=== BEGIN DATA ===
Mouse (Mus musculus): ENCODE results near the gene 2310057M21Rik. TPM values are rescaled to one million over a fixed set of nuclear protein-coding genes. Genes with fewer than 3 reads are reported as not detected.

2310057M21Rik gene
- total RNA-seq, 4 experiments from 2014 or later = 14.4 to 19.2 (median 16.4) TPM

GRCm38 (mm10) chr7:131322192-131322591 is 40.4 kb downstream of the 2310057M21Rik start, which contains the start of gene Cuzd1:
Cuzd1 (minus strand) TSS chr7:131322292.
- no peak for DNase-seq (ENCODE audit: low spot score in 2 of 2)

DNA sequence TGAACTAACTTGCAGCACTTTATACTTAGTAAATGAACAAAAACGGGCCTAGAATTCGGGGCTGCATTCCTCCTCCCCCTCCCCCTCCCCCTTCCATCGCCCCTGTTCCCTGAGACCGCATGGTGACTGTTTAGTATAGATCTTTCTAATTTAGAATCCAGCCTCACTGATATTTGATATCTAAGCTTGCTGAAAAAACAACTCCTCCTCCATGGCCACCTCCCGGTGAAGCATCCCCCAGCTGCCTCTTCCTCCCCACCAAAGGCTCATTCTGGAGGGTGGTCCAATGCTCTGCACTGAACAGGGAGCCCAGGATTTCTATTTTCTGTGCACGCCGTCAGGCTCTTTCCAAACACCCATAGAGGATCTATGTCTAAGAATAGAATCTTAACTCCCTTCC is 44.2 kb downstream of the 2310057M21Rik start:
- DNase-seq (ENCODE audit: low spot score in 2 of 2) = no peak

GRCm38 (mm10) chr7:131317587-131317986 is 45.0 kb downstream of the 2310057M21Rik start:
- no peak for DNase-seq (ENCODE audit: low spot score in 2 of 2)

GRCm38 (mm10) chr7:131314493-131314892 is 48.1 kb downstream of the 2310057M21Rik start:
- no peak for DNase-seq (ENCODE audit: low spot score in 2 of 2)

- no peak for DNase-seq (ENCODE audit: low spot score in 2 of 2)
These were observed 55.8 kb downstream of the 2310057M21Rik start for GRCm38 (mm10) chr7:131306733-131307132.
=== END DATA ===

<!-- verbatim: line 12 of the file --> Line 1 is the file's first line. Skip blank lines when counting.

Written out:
- no peak for DNase-seq (ENCODE audit: low spot score in 2 of 2)